In some cases, property owners or managers may be held liable for third-party criminal attacks or crimes when there was a failure to provide adequate security. This is a form of premises liability law, sometimes referred to as “negligent security,” as recognized by courts in South Carolina.
However, as the recent South Carolina Court of Appeals case of Wright v. PRG Real Estate Mgt. Inc., establishing “duty of care” in these cases – an essential element of negligence – can be a challenge.
In tort law, a duty of care is a legal obligation imposed on a person or a company that requires adherence to a standard of reasonable care while performing any acts that could result in foreseeable harm.
In the Wright case, plaintiff had leased an apartment from defendants for five years prior to the incident in question. The property had numerous public walking trails that wove throughout the community, with this and other properties being accessible via these trails. On the night in question, plaintiff parked her car and began walking to her apartment when she was accosted by two men. One held pointed a gun at her and both demanded money. She told them she had none.
The men then forced her at gunpoint to drive to numerous automatic teller machines (ATMs) to make withdrawals from her bank account. This went on for about 35 minutes, at which point them men then got out of the car and fled on foot.
Plaintiff called the police, and an investigation ensued, but the men were never caught.
Plaintiff filed a premises liability lawsuit against the property owners and management company for failure to protect its tenants form third-party crimes. Specifically, she alleged negligent security by way of:
- Failure to provide adequate lighting in common areas
- Failure to maintain overgrown shrubbery to an appropriate height
- Failure to execute the courtesy officer program in a reasonable way
Further, she alleged the property management company had committed unfair and deceptive trade practices by making statements regarding the security and safety of the complex when she filled out her application for rental.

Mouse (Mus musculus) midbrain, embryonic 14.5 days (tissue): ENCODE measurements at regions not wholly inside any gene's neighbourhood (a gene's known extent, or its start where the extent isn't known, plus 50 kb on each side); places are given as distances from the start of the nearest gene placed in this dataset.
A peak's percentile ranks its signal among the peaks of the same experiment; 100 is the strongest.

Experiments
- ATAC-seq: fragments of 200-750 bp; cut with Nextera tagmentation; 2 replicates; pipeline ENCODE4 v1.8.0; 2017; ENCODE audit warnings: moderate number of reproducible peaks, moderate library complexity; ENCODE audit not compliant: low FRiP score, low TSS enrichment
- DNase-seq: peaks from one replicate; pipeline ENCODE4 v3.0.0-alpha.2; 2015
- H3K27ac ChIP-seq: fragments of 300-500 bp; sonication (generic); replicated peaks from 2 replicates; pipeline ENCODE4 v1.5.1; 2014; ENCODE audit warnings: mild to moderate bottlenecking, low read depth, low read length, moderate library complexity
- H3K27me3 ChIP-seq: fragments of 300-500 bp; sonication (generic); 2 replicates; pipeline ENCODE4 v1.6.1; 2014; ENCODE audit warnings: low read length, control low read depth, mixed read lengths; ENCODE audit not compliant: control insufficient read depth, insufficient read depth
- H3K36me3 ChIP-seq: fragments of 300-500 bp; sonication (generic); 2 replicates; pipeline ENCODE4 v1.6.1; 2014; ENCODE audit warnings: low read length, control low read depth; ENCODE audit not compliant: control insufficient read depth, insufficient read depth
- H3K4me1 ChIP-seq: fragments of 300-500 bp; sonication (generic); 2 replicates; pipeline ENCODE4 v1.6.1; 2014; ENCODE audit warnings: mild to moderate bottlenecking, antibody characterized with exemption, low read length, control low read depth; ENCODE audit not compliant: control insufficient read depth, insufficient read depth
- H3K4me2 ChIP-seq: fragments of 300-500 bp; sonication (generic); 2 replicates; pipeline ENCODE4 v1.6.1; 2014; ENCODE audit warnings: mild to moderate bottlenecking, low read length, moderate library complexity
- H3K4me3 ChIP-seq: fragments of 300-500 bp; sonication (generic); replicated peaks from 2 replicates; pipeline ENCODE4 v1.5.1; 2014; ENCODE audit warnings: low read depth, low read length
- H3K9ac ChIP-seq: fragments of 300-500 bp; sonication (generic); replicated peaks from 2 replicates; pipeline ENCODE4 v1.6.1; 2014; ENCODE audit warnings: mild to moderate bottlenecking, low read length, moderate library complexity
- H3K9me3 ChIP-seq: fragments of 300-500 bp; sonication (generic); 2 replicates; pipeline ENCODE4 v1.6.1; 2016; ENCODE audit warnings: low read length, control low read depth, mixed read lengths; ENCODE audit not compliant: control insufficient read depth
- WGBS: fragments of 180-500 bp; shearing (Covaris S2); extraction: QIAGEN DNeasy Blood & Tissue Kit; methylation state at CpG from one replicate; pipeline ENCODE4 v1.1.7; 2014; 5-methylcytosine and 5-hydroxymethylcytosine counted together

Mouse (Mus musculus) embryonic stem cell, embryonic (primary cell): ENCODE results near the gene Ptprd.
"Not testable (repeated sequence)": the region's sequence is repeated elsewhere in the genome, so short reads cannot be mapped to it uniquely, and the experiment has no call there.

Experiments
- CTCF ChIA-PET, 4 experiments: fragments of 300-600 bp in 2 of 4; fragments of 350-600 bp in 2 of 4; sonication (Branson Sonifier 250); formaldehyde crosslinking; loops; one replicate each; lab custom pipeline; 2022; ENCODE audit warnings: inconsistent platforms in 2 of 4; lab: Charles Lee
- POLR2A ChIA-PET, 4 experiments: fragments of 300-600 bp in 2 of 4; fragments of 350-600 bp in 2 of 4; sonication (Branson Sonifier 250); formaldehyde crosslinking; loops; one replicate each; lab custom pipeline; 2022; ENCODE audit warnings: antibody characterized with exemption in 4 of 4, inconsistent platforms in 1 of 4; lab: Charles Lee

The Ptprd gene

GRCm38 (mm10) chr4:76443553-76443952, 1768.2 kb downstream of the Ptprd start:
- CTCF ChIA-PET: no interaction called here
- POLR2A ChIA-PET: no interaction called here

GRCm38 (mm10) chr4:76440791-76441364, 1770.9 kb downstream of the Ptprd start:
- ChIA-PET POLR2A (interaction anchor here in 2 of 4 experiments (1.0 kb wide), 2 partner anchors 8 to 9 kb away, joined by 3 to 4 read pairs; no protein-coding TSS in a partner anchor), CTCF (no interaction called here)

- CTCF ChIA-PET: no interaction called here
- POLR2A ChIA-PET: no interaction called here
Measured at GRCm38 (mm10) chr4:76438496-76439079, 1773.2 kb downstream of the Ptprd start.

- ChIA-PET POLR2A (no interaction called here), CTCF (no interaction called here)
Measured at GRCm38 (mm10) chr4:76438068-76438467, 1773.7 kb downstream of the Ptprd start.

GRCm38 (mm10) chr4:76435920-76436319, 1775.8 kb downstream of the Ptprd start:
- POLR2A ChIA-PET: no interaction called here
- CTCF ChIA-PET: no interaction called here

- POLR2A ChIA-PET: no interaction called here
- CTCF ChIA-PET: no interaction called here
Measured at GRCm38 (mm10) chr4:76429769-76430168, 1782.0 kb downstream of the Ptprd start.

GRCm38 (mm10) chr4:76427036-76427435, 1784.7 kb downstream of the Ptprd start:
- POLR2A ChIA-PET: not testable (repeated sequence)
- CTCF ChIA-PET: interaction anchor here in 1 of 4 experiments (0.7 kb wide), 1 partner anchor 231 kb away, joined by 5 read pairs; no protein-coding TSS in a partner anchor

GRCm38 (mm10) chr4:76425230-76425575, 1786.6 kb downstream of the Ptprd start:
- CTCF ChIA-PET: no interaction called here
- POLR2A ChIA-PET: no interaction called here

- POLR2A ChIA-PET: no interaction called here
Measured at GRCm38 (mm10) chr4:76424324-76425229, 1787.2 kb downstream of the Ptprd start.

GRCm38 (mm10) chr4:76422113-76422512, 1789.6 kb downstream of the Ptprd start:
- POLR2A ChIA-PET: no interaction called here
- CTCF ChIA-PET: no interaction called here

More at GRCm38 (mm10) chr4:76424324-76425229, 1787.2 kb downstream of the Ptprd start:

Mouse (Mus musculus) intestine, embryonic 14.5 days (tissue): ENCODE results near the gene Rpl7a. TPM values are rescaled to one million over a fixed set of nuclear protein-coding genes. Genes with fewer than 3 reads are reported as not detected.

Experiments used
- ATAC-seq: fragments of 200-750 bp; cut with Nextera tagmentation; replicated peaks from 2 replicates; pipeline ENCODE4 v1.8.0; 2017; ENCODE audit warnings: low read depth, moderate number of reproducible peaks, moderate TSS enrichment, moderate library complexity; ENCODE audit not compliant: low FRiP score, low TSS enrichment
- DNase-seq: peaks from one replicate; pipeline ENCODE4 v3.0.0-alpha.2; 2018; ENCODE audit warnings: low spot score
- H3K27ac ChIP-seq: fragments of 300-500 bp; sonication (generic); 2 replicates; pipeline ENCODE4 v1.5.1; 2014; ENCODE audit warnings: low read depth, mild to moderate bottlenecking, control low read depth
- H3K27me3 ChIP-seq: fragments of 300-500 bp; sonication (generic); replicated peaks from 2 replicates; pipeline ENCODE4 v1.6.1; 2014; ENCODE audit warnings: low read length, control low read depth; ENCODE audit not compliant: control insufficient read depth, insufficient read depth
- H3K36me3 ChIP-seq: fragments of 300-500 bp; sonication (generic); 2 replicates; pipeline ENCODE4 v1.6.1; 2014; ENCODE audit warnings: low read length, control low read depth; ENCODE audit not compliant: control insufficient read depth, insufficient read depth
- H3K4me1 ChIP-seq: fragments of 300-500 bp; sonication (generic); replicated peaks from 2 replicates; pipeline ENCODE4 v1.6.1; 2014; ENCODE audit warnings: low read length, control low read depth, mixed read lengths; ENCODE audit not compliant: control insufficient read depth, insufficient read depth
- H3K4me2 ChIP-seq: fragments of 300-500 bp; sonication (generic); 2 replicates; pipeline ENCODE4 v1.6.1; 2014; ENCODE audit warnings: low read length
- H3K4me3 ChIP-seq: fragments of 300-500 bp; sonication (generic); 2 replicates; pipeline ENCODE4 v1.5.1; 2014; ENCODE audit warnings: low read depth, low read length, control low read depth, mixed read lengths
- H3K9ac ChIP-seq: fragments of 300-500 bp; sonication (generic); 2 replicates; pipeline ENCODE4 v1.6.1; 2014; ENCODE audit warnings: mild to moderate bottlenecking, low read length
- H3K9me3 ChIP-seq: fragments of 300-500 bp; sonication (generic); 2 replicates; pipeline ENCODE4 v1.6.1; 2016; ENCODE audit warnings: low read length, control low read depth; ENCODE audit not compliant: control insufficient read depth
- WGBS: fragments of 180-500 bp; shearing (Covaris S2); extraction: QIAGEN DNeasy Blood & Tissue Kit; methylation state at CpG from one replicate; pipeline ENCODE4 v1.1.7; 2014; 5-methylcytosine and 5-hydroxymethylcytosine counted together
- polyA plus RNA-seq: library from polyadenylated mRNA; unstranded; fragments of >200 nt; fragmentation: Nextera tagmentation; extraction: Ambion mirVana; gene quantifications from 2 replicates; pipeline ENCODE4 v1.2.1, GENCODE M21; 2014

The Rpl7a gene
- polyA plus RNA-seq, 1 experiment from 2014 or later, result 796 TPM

Defendants moved for summary judgment, and it was granted by the trial court. She appealed, but the appellate court affirmed. Both courts found defendants owed no duty of care to plaintiff and further, there was no evidence defendants had engaged in unfair or deceptive acts.
Generally, residential landlords don’t owe a duty of care to protect against criminal actions of third parties (per the 1994 state supreme court decision in Cramer v. Balcor Prop. Mgt., Inc.) However, landlords and store owners do have a duty to protect those invited onto their premises from foreseeable criminal harm.
Here, the court rejected arguments by the plaintiff that this incident created that duty because of affirmative acts (landlord had installed some lighting and contracted with a security firm to provide random patrols), particular circumstances (that public could access the property from the walking trails created a foreseeable hazard) and the common areas exception (that there was a duty to maintain safety in common areas – i.e., the parking lot).
Although the outcome of this case was disappointing for plaintiff, these kinds of cases are not impossible to win. They are, however, challenging, and require the aid of an experienced premises liability attorney.
Contact our Carolina personal injury lawyers at Lee Law Offices today by calling 800-887-1965.
Wright v. PRG Real Estate Mgt. Inc., July 15, 2015, South Carolina Court of Appeals
More Blog Entries:
Navarrette v. Meyer – Interfering With Driver May Be Liability Grounds, July 20, 2015, Asheville Personal Injury Attorney Blog